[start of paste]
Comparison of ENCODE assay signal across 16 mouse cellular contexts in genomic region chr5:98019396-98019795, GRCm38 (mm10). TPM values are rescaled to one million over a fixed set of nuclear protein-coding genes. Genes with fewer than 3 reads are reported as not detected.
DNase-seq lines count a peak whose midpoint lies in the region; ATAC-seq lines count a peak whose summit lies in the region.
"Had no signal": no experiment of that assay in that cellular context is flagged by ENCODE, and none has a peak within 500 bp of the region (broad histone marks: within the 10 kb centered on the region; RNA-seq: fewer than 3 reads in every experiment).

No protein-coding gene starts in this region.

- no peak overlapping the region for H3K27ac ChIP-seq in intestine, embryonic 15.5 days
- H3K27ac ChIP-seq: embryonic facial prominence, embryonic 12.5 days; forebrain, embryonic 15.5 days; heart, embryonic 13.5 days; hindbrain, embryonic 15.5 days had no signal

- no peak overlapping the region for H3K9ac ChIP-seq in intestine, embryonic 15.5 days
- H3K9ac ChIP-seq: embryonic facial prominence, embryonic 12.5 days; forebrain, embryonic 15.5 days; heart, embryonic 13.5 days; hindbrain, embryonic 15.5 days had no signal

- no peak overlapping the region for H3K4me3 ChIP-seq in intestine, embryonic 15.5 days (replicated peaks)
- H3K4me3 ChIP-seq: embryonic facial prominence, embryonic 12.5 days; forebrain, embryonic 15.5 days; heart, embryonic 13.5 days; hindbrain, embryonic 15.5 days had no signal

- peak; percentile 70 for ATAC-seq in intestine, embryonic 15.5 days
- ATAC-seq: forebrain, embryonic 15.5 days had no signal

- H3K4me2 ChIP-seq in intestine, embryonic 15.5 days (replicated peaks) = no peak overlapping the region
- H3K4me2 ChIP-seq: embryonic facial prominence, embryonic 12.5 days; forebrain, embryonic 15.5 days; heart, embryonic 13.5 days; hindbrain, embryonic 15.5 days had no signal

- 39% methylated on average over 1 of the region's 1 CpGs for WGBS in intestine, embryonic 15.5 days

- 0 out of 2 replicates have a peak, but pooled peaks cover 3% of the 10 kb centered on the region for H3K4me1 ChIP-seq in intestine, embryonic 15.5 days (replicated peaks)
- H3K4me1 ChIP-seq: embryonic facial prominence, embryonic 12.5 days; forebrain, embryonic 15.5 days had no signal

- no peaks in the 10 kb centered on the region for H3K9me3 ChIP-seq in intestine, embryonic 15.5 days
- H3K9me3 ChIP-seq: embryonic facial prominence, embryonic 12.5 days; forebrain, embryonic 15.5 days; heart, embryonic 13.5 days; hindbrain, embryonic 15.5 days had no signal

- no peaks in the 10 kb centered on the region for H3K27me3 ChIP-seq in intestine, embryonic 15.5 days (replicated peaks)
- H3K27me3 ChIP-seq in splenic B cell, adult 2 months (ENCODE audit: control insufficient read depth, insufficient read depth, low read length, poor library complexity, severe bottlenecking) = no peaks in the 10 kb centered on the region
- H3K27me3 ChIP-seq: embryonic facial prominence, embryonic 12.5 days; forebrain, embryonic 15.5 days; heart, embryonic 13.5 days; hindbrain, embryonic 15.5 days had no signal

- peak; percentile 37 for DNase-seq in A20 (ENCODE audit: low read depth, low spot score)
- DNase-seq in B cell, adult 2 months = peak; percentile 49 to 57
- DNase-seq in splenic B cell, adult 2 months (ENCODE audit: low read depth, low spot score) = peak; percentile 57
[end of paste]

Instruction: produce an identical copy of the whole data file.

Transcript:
Comparison of ENCODE assay signal across 16 mouse cellular contexts in genomic region chr5:98019396-98019795, GRCm38 (mm10). TPM values are rescaled to one million over a fixed set of nuclear protein-coding genes. Genes with fewer than 3 reads are reported as not detected.
DNase-seq lines count a peak whose midpoint lies in the region; ATAC-seq lines count a peak whose summit lies in the region.
"Had no signal": no experiment of that assay in that cellular context is flagged by ENCODE, and none has a peak within 500 bp of the region (broad histone marks: within the 10 kb centered on the region; RNA-seq: fewer than 3 reads in every experiment).

No protein-coding gene starts in this region.

- no peak overlapping the region for H3K27ac ChIP-seq in intestine, embryonic 15.5 days
- H3K27ac ChIP-seq: embryonic facial prominence, embryonic 12.5 days; forebrain, embryonic 15.5 days; heart, embryonic 13.5 days; hindbrain, embryonic 15.5 days had no signal

- no peak overlapping the region for H3K9ac ChIP-seq in intestine, embryonic 15.5 days
- H3K9ac ChIP-seq: embryonic facial prominence, embryonic 12.5 days; forebrain, embryonic 15.5 days; heart, embryonic 13.5 days; hindbrain, embryonic 15.5 days had no signal

- no peak overlapping the region for H3K4me3 ChIP-seq in intestine, embryonic 15.5 days (replicated peaks)
- H3K4me3 ChIP-seq: embryonic facial prominence, embryonic 12.5 days; forebrain, embryonic 15.5 days; heart, embryonic 13.5 days; hindbrain, embryonic 15.5 days had no signal

- peak; percentile 70 for ATAC-seq in intestine, embryonic 15.5 days
- ATAC-seq: forebrain, embryonic 15.5 days had no signal

- H3K4me2 ChIP-seq in intestine, embryonic 15.5 days (replicated peaks) = no peak overlapping the region
- H3K4me2 ChIP-seq: embryonic facial prominence, embryonic 12.5 days; forebrain, embryonic 15.5 days; heart, embryonic 13.5 days; hindbrain, embryonic 15.5 days had no signal

- 39% methylated on average over 1 of the region's 1 CpGs for WGBS in intestine, embryonic 15.5 days

- 0 out of 2 replicates have a peak, but pooled peaks cover 3% of the 10 kb centered on the region for H3K4me1 ChIP-seq in intestine, embryonic 15.5 days (replicated peaks)
- H3K4me1 ChIP-seq: embryonic facial prominence, embryonic 12.5 days; forebrain, embryonic 15.5 days had no signal

- no peaks in the 10 kb centered on the region for H3K9me3 ChIP-seq in intestine, embryonic 15.5 days
- H3K9me3 ChIP-seq: embryonic facial prominence, embryonic 12.5 days; forebrain, embryonic 15.5 days; heart, embryonic 13.5 days; hindbrain, embryonic 15.5 days had no signal

- no peaks in the 10 kb centered on the region for H3K27me3 ChIP-seq in intestine, embryonic 15.5 days (replicated peaks)
- H3K27me3 ChIP-seq in splenic B cell, adult 2 months (ENCODE audit: control insufficient read depth, insufficient read depth, low read length, poor library complexity, severe bottlenecking) = no peaks in the 10 kb centered on the region
- H3K27me3 ChIP-seq: embryonic facial prominence, embryonic 12.5 days; forebrain, embryonic 15.5 days; heart, embryonic 13.5 days; hindbrain, embryonic 15.5 days had no signal

- peak; percentile 37 for DNase-seq in A20 (ENCODE audit: low read depth, low spot score)
- DNase-seq in B cell, adult 2 months = peak; percentile 49 to 57
- DNase-seq in splenic B cell, adult 2 months (ENCODE audit: low read depth, low spot score) = peak; percentile 57